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  5. Thanks so much for sharing this recipe! It's been super hot here in Kansas, with temps over a hundred for nearly 15 days now. I'm struggling to keep my girls cool, every little bit helps! I'll make this tonight and get them some relief, thanks! :)

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  6. Thanks for the info. I am sharing it with my sister-in-law. She has already lost a chicken this year to the heat. So far my girl seem to be OK. I keep cool water out and they are free range so they stay in the shade. They also stand in there water bowls. I had to laugh the first time I saw it.

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  7. Very timely info-thanks! Not sure where I was supposed to put my favorite breed, so I will add it here. I just love my Rhodies & my Buffs!!! Very personable and great layers too!

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  8. thanks for this info,have learned so much from this site,hope to be able to raise some chickens in the future.

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  9. Thank you soooo much!!!! We have had sustained temps from 103-107 for over 2 weeks....I built my coop 3 ft. off the ground,and put chicken wire on back and 2 sides.They go under there for shade and "predator protection" (hawks). I keep a 3 gallon waterer (homemade) under there,and I have been freezing gallon milk jugs,putting one in twice a day.They have done well with this, but I am concerned about their electrolytes too,so I will add the recipe.

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  10. thanks Lisa! I had fans on all night along with adding electrolytes to the water. Counting down the days to cooler weather!

    June Gibbs

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  11. Lisa,you are a life saver.Thanks a bunch for this recipe-going now to make.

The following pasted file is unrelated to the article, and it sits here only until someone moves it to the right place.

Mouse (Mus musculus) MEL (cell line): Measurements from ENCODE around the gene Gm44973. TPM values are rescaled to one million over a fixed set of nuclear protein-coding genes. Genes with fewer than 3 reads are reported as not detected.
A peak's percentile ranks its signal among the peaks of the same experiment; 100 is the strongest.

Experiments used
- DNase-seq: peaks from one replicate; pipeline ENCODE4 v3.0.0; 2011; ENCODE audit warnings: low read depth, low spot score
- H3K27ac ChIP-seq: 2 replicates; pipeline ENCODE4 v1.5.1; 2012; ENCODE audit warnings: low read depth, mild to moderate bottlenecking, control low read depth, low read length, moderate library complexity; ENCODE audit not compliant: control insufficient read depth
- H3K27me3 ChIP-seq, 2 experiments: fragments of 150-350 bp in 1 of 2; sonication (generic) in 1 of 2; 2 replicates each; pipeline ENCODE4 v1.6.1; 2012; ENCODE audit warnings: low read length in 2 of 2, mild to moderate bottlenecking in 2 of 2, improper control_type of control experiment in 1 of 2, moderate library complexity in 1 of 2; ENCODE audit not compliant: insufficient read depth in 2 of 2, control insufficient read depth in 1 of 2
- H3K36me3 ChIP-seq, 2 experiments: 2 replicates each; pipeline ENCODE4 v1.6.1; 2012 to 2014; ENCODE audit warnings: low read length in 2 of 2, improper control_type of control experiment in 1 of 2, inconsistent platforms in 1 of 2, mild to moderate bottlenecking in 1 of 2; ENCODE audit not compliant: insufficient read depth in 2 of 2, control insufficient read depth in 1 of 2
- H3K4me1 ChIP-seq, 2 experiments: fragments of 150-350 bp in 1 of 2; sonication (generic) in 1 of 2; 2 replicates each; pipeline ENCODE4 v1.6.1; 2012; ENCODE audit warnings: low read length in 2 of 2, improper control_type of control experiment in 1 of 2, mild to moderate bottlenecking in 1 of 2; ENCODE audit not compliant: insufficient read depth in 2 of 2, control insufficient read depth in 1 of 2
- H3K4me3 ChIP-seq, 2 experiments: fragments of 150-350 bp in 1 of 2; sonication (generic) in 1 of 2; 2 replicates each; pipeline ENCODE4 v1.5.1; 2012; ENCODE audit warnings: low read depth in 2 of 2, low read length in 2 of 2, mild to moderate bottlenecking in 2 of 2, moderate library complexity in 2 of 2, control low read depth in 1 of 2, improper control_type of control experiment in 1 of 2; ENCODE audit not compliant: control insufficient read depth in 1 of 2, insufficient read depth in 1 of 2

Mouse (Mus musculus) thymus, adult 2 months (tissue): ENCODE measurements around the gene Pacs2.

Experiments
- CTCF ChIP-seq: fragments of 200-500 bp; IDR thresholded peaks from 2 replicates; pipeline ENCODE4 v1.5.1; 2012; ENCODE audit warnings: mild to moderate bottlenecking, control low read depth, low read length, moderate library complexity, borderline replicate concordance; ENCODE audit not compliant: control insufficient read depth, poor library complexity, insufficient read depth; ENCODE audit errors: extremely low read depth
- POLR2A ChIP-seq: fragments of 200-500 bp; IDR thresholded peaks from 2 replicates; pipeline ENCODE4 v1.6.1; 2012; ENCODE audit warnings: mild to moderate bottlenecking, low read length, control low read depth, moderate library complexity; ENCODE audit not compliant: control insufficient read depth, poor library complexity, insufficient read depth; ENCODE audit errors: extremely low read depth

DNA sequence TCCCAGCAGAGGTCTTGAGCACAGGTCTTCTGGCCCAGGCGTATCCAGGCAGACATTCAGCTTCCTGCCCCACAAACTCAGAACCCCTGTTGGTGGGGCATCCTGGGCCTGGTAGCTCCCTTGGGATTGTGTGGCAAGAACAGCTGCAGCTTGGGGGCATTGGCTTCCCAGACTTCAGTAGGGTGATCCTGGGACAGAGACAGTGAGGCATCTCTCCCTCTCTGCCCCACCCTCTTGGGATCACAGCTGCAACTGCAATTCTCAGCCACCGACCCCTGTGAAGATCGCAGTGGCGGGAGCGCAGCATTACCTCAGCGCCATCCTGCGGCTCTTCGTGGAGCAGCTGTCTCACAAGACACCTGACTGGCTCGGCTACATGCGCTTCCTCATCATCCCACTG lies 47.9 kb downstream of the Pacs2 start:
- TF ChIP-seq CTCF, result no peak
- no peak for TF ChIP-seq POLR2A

Sandra Miller

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  12. Thanks so much. I was paying a dollar per packet of electrolyte solution to mix with 1 gallon of water. This will save me a lot of money. Just made up a batch for them.

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  13. I'm wondering if the av-a-chic powder that I received with my baby chicks is something similar...it says its a mix of vitamins and electrolytes so maybe I could use that as well?

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  14. I'm wondering if the av-a-chic powder that I received with my baby chicks is something similar...it says its a mix of vitamins and electrolytes so maybe I could use that as well?

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  15. THANK YOU for this recipe!!! and...for anyone else trying to keep chickens cool...we installed a $25 misting system that we got from Tractor Supply...it only uses 0.9 gallons of water per hour, drops the temp by 15 to 20 degrees (we tested it with a thermometer) and the chickens LOVE it!!! The CATS even lay under it!! it has proven to be a great investment for ALL the animals (and humans too...lol)!

    Going to mix the recipe and give it to the girls now!

    kelley

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  16. Can I make this up and keep it in my refrigerator for future use? I was thinking about making a large batch of this up and then storing it and just pulling it out as needed during the next few days.

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    1. I am thinking it should be made as needed since the Sav-A-Chick says to only keep for the day..but not sure. It certainly won't go bad, I'm just wondering if it will lose some nutrient over time.

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  17. Oh another question can I use this for my rabbit and dogs as well?

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  18. Who knew a homemade electrolyte recipe would be that simple?!!
    I was wondering if Gatorade or Poweraid would be ok to offer to our chickens, because like another member wrote from Kansas, we've had 100+ temps (averaging 106)In The Shade!for over 2 weeks straight here in sw NE, and the air is dry because we haven't had rain for just as long.
    Shellie Werich
    smw4211966@sbcglobal.net

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  19. Sure Gatorade or Poweraid would be fine. Anything to replenish what they're losing from the heat.

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  20. Thank you so much for the recipe..I'm sure it will help..I whipped a couple of batches for all their waters..I lost a couple of my older hens last week to heat..wished I had the recipe then. Thank you for posting it..Jeannie Mussatto